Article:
Analysis: Why the Giants’ Two-Point Conversion was the Right Decision

by Jacob Herlin
Oct 23, 2018

Pat Shurmur was right to go for two on Monday night

We’ve all been there. It’s the fourth quarter. Your team is down by 14. They need to score twice, unanswered, to have a shot. Maybe they need a successful onside kick in-between. This is exactly the situation Giants fans found themselves in on Monday night. The Giants were down 20-6 against the Falcons when Saquon Barkley scored a rushing touchdown with 4:47 remaining in the fourth quarter. 20-12. The Giants were then faced with a decision – kick the extra point to reduce the lead to 7 points, or go for two and try to set themselves up to win with another touchdown. If they miss the two-point conversion (or the extra point), then they have very little chance of winning – they would need 8 more points just to force overtime. Either way, they would need a stop from their defense in-between to keep the game close enough for the second touchdown to matter.

The Giants went for two and failed. To seal the deal, the Falcons scored a field goal, extending the lead to 23-12. The Giants would score the second touchdown, but it wasn’t enough. The final score was 23-20 Falcons.

I’m here to tell you that going for two after the first touchdown was the correct choice, even though it didn’t work out. After the Saquon Barkley touchdown, the Giants needed three things to happen to win the game in regulation:

  1. another touchdown after this one.
  2. the Falcons not to score any points for the rest of the game.
  3. three points between the two extra point attempts they had left.

They could either kick an extra point, or go for two. Because 1. and 2. had to happen for the Giants to win, it’s correct to make the decision to go for two or not as if both those things are going to happen. Let’s calculate the Giants chances in both cases. (I will also calculate their odds of winning if they decide to kick extra points both times, hoping for overtime.)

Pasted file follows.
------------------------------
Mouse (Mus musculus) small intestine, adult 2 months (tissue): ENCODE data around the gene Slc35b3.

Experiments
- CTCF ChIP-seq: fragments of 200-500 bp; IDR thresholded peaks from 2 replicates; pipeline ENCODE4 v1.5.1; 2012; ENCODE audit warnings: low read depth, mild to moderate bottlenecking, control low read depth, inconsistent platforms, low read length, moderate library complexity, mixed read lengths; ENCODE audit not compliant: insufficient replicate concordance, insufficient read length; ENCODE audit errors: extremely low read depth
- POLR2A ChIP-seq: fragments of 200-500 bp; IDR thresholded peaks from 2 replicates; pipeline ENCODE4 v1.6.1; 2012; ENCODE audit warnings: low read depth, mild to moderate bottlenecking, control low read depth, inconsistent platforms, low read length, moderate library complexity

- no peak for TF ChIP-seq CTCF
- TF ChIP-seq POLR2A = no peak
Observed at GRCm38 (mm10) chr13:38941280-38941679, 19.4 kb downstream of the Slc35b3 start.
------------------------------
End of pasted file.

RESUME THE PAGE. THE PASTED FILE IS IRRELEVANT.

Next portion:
We will need two more pieces of information. Giants kicker Aldrick Rosas has a career success rate of 90.3% kicking extra points – let’s say his probability of success is 90%. Let’s also suppose that the Giants’ probability of succeeding in a two-point conversion attempt is 50%. If the Giants go for two:

After First TD Probability After Second TD Probability Total Probability Outcome
Successful 2PC 50% Successful XPT 90% 45% Win
Successful 2PC 50% Missed XPT 10% 5% Overtime
Missed 2PC 50% Successful 2PC 50% 25% Overtime
Missed 2PC 50% Missed 2PC 50% 25% Loss

 

So if the Giants go for two, they have a 45% chance of winning in regulation, a 25% chance of losing in regulation, and a 30% chance of going to overtime. If the Giants go for the extra point after the first touchdown:

After First TD Probability After Second TD Probability Total Probability Outcome
Successful XPT 90% Successful 2PC 50% 45% Win
Successful XPT 90% Missed 2PC 50% 45% Loss
Missed XPT 10% Successful 2PC 50% 5% Overtime
Missed XPT 10% Missed 2PC 50% 5% Loss

 

So if the Giants go for the extra point, they have the same 45% chance of winning in regulation as if they went for two, but have only a 5% chance of taking the game to overtime, and a 45% chance of losing. This is assuming that the Giants will go for two the second time when they’re down by 1. They could of course kick an extra point there instead to intentionally go to overtime. Then the picture looks like this:

After First TD Probability After Second TD Probability Total Probability Outcome
Successful XPT 90% Successful XPT 90% 81% Overtime
Successful XPT 90% Missed XPT 10% 9% Loss
Missed XPT 10% Successful 2PC 50% 5% Overtime
Missed XPT 10% Missed 2PC 50% 5% Loss

 

This strategy – kicking another PAT is the first one is successful – gives an 86% chance of overtime, and a 14% chance of a loss.

Let’s assume that if the game went to overtime, the Giants would have a 40% chance of winning, a 40% chance of losing, and a 20% chance of a draw. (Since overtime was shortened to 10 minutes before the start of this season, there have been two draws in ten overtime games.) Then here are the combined probabilities of a win, loss or draw for the Giants, based on their decision after Barkley’s TD.

Strategy Win Loss Draw
Go for two on first TD 57% 37% 6%
Go for two on second TD 47% 52% 1%
Kick both extra points 34% 48% 17%

 

It ended up not mattering because of Atlanta’s field goal, but Giants fans can take heart in knowing that in this case, Pat Shurmur made the correct, statistically-informed decision.

Jacob Herlin is a Senior Data Analyst for FantasyPros. For more from Jacob, follow him @jacoblawherlin.

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